The comedian, actor, songwriter, and playwright Oded Gross has done a marvelous (to include quite funny) job of updating Gogol’s classic satire of bad government: The Government Inspector. I will get right to the new text, near the beginning, when the officials of a small town realize that a government inspector is coming.
ARTEMIS (The Director of Health): What does he want to inspect us for?
ANTON (The Mayor): He’s traveling here to deem whether or not there’s any unnecessary corruption.
AMOS (The Judge): That’s absurd. Unnecessary corruption? Here? All our corruption is absolutely required!
ANTON: Of course it is. You can’t lead people without being a little corrupt. Anyone who says otherwise has never been in government.
IVAN (The Director of Communications): But this high ranking official is being sent by the government. Our government. Surely they know we must be corrupt. . . .
ARTEMIS: We’ve done nothing wrong.
IVAN: I agree.We’ve been put into a position which requires us to bend our morals, act unethically and go against everything we believe in. Should we not be compensated for that?
ARTEMIS We’re merely pawns in a corrupt system. . . .
ANTON: We are pawns. Of that you can be sure. Tasked to do the impossible. Our job requires us to act in the best interest of the many, but in order to keep the job we need to take money from people who’d rather we act in the best interest of the few.
ARTEMIS: How can we possibly reconcile that?
ANTON: We promise to many but deliver to few.
AMOS: For which we can hardly be faulted. It’s the nature of the beast.
IVAN: We do profit considerably. Can we be faulted for that?
AMOS: Hardly! We’ve been put into a position which requires us to bend our morals, act unethically and go against everything we believe in. Should we not be compensated for that?
Gross’s adaptation, which premiered in Boston several years ago, was recently given an excellent staged reading at New York’s Pearl Theatre, and it is hoped that the play will get a full staging here soon. Two more nice moments in the play:
ANTON: This Inspector General is brilliant. He is deep under cover and the role he is playing is that of a paranoid, volatile, degenerate, not someone you’d ever consider as a high powered government official. . . . And his agitation towards me is an obvious message. He’s bent on taking me down. I’m not sure what to do.Whoever thought misinterpreting the Bible could be useful in government?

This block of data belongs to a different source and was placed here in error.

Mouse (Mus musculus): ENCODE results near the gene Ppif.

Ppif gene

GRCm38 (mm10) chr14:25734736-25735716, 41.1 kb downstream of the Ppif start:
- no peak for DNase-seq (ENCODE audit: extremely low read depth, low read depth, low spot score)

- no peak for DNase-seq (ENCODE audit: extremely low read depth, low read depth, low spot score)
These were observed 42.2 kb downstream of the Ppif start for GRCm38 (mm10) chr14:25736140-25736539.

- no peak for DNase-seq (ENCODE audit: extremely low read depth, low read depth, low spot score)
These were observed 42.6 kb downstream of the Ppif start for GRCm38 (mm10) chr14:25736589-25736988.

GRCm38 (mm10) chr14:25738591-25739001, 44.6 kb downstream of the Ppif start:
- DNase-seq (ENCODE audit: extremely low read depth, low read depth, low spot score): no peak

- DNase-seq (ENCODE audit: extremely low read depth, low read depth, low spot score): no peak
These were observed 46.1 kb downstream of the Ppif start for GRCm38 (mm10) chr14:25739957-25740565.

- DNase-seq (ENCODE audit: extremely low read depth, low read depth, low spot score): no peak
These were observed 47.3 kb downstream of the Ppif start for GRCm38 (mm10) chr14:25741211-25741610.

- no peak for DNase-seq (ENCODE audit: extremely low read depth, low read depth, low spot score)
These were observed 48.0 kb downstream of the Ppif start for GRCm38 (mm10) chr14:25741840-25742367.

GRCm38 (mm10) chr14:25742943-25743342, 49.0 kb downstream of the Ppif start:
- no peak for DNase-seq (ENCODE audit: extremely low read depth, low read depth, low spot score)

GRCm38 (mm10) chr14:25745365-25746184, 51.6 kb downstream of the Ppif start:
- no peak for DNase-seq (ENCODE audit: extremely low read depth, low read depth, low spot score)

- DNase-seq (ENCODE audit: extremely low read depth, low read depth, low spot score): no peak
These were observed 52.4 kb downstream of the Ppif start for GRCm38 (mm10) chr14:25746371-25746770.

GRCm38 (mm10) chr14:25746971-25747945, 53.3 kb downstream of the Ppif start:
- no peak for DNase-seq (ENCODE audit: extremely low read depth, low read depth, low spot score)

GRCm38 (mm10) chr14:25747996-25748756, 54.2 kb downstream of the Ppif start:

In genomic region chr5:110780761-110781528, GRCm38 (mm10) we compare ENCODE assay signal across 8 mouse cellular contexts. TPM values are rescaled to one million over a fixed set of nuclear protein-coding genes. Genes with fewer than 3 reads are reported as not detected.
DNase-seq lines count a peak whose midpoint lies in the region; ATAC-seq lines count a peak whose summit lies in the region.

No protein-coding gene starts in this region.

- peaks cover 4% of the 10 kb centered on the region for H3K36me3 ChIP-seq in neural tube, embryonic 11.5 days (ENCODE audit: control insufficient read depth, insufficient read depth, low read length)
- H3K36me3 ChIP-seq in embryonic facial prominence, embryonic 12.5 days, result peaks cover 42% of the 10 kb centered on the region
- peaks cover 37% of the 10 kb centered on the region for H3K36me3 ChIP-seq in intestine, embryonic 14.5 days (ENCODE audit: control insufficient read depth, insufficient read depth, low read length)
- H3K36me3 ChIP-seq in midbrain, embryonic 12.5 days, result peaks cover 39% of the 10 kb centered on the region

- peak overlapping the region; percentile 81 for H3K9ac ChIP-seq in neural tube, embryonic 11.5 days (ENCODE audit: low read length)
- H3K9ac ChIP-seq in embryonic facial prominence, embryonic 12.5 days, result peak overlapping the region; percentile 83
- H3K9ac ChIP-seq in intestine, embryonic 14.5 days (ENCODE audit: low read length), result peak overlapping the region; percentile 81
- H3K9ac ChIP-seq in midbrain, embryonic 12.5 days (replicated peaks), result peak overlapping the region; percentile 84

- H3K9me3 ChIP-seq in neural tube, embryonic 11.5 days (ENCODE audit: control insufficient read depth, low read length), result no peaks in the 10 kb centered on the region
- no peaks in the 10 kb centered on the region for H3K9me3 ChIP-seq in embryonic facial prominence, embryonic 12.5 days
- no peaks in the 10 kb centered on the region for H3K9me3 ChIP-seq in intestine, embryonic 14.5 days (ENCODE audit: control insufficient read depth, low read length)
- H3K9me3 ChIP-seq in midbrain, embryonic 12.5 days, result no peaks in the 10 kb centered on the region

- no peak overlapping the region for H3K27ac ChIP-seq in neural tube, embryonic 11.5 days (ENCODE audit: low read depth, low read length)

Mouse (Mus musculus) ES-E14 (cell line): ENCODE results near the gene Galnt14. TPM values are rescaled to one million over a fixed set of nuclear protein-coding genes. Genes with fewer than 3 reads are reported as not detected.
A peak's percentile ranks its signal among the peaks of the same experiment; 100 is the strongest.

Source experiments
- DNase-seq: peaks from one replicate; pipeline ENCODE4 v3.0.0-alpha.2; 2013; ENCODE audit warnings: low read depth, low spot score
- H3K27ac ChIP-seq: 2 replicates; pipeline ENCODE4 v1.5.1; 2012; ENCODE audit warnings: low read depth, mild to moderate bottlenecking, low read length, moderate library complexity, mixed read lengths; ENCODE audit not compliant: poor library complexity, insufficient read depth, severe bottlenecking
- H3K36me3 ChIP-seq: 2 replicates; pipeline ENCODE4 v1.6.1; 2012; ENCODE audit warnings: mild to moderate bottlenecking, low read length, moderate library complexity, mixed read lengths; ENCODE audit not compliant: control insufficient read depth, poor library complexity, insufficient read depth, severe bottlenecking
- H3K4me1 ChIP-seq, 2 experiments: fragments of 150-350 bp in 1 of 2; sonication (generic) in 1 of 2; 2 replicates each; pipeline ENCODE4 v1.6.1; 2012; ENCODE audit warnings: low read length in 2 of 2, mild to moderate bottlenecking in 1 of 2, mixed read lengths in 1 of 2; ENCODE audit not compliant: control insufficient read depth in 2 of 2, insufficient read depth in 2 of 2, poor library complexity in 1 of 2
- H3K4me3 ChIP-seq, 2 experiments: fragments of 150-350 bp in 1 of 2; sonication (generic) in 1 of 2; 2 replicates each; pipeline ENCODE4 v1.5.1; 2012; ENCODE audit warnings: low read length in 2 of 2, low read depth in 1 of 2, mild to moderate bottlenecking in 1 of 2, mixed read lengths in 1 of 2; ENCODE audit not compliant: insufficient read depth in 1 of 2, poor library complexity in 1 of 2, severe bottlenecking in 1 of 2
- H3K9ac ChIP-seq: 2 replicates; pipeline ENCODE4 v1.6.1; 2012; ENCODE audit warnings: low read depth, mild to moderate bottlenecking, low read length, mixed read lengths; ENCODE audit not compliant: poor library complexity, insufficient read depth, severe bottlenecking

ALINA (A wealthy landowner, quoting Romans 12:20): The Bible says “If your enemy is hungry, feed him; if he is thirsty, give him something to drink; for by so doing you will heap burning coals on his head.”
ANTON: Of course. Whoever thought the Bible could be useful in government agenda? . . .
ALINA: Whoever thought misinterpreting the Bible could be useful in government agenda?
Later in the play this theme returns:
ANTON: Alina. I hope you won’t judge me too harshly, but I intend to offer this man some money.
ALINA: A bribe?
ANTON: It will seem like a bribe in that I will give him this money in exchange for his favorable judgment of our district. . . .
ALINA: Sometimes in order to do good, we must do a little bad.
ANTON: Does it say that in the Bible?
ALINA: It is inferred.
In our present pass, we need more plays like this.
— Wm. Eaton, Zeteo Editor
Credits & Links
Photo by Lloyd Mulvey shows actors Gibson Frazier (playing Anton) and Zoe Winters (playing Alina) in the Pearl Theatre’s staged reading of Oded Gross’s The Government Inspector, January 2015; directed by Lucie Tiberghien.
Gross has written several songs to go with the play. The first has a slight Brechtian cast (something always welcome here).